Corporate buyouts and Wall Street's valuation of a company's technology can be like the flip sides of a coin: If the Street places a high value on technology and hence stock prices, small companies may be able to avoid mergers or demand high dowries. But if the Street undervalues technology, larger companies will be able to snatch up the minnows at bargain prices.

Whenever an acquisition reduces the ranks of the biotech 200, such as last week's deal between Sphinx Pharmaceuticals Corp. and Eli Lilly and Co., thoughts inevitably turn to the industry consolidation that has been heralded on and off for years.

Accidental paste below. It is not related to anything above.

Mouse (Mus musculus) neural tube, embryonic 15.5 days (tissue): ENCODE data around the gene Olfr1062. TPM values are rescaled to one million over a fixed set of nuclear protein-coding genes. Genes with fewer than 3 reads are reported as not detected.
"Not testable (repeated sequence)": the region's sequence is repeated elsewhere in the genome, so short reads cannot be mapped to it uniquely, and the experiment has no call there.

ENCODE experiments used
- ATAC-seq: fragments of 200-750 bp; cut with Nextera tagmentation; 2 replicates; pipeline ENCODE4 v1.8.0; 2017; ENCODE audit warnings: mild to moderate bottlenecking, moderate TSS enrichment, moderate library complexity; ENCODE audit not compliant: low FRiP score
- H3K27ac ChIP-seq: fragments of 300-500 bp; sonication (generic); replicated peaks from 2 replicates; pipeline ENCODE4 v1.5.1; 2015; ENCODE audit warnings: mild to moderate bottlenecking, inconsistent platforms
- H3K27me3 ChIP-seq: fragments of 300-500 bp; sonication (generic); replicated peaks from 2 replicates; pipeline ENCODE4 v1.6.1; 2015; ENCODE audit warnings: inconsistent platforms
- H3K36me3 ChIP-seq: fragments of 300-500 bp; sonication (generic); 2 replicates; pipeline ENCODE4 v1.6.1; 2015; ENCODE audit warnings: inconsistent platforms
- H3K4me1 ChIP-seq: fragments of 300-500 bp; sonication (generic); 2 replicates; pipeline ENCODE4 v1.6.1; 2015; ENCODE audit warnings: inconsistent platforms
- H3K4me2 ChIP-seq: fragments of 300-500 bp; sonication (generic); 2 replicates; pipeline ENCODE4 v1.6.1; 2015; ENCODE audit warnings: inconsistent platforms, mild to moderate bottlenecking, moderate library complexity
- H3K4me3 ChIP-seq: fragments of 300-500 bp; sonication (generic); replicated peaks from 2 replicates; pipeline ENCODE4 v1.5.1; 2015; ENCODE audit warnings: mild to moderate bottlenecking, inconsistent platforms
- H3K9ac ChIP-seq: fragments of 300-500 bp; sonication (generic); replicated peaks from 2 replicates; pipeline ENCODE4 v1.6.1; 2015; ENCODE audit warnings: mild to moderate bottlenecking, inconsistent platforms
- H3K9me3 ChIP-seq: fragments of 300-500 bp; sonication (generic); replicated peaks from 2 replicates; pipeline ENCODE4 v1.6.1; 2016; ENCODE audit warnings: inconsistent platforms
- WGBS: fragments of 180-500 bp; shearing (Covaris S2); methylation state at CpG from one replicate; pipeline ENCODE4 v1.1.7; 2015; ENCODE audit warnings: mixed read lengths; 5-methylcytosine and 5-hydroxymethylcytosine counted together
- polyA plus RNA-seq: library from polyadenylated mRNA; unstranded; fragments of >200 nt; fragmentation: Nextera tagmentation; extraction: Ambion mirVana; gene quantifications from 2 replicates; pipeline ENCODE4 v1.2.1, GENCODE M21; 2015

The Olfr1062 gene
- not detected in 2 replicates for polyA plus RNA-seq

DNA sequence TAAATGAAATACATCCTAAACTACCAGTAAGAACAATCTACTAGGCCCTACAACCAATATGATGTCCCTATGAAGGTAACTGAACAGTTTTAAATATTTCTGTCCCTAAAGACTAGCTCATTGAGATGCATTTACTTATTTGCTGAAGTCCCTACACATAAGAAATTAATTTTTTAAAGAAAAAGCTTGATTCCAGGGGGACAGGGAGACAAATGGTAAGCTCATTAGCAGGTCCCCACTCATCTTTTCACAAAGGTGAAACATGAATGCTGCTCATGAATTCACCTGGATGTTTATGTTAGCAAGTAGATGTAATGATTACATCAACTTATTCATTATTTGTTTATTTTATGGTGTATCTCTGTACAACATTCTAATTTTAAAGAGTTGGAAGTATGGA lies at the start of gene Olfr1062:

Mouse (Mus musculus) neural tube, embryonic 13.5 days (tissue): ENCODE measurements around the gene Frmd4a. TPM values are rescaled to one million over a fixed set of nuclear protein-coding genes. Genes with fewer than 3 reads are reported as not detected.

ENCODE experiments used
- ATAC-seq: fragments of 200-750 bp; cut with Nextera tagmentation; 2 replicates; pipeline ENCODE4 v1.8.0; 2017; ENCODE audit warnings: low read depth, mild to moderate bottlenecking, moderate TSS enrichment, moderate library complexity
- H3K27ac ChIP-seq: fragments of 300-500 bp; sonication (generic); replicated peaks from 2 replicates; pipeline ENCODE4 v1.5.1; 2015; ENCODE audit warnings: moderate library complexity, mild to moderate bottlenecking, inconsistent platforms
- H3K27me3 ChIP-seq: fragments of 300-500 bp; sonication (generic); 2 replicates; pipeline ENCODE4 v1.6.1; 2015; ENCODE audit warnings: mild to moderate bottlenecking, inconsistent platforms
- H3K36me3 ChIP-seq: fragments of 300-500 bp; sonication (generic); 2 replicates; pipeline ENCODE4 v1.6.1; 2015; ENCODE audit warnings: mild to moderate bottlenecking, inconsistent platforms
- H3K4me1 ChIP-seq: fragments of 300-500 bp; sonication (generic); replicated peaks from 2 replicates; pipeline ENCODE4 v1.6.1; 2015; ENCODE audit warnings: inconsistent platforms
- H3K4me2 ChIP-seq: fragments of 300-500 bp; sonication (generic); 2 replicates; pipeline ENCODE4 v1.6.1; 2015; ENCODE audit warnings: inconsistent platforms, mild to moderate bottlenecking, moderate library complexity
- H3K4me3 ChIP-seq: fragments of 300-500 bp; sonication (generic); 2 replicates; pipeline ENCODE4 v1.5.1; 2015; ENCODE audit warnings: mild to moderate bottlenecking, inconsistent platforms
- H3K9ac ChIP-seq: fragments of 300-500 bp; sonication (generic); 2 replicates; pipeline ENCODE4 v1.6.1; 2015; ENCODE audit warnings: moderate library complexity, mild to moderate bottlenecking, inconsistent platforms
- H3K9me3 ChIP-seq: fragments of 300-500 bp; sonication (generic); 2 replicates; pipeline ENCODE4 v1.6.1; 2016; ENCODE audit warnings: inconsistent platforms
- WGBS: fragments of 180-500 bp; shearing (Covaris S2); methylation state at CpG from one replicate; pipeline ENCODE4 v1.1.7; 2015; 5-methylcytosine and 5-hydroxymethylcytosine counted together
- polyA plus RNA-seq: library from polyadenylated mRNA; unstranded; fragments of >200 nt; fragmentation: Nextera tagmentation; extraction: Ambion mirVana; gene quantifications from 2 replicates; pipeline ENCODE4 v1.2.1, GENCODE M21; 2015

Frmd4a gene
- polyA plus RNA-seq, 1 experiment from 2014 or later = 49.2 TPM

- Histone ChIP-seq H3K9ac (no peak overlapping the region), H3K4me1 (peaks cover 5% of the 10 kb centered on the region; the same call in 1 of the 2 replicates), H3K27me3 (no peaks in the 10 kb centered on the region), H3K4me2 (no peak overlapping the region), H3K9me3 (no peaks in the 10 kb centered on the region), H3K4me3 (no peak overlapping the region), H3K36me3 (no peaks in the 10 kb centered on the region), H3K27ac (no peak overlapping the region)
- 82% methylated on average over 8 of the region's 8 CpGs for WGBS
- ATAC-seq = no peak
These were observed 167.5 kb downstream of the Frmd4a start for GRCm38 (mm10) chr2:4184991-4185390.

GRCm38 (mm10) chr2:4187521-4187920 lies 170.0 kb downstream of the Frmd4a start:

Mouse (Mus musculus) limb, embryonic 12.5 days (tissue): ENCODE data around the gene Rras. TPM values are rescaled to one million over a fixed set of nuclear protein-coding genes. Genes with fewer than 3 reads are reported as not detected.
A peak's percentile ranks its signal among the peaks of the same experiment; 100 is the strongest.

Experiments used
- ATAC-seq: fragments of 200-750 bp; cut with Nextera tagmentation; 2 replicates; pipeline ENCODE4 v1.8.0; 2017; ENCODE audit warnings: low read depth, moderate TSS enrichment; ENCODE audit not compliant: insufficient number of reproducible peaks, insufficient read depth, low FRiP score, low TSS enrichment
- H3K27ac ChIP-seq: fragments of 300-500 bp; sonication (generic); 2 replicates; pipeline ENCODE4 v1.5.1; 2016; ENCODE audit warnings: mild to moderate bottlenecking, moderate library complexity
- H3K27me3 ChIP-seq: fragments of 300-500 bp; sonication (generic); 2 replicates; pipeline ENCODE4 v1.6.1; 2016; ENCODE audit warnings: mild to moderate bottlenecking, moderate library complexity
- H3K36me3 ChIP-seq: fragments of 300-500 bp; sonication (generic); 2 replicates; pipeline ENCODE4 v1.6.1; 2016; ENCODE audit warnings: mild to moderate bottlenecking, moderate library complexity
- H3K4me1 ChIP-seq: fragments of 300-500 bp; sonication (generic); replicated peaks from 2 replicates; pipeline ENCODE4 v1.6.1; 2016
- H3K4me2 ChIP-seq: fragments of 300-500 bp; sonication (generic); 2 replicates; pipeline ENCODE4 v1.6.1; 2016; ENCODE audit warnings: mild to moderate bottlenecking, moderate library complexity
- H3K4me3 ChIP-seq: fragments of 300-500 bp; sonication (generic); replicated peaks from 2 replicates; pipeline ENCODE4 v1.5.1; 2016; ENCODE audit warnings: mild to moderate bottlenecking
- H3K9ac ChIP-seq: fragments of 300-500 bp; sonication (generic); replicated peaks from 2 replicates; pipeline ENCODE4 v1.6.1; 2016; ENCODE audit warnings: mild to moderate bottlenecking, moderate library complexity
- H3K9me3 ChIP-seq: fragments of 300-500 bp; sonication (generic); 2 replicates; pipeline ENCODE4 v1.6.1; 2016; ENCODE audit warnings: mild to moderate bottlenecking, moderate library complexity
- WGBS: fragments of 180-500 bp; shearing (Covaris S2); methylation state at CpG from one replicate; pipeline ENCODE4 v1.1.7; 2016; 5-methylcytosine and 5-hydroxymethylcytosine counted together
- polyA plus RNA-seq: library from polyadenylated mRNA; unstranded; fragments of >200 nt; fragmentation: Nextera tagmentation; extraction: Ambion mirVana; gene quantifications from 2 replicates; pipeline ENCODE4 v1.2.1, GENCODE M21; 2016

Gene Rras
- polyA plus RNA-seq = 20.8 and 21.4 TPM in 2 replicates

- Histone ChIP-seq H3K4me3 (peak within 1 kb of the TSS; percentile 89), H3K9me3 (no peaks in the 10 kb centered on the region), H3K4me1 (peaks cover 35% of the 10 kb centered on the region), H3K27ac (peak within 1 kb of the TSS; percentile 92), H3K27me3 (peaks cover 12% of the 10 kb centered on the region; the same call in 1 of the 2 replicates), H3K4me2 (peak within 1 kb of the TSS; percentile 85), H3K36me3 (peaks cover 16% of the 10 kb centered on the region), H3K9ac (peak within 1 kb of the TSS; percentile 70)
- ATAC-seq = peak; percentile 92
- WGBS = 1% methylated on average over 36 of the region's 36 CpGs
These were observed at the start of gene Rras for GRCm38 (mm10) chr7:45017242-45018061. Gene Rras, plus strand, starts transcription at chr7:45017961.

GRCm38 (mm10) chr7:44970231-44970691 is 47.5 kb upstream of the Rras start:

SPHX is a perfect example of the love-hate relationship Wall Street has had with biotech stocks and of the Street's difficulty in evaluating technology when it can't be measured with simple milestones.

Interest lost

SPHX raised $75 million in a January 1992 IPO at $15 a share. But the stock sank as low as $2.50 in mid-1993 after the company dropped its psoriasis program and scaled back spending, let go of its president and vice president of R&D, and saw partner Lilly scale back on their collaboration.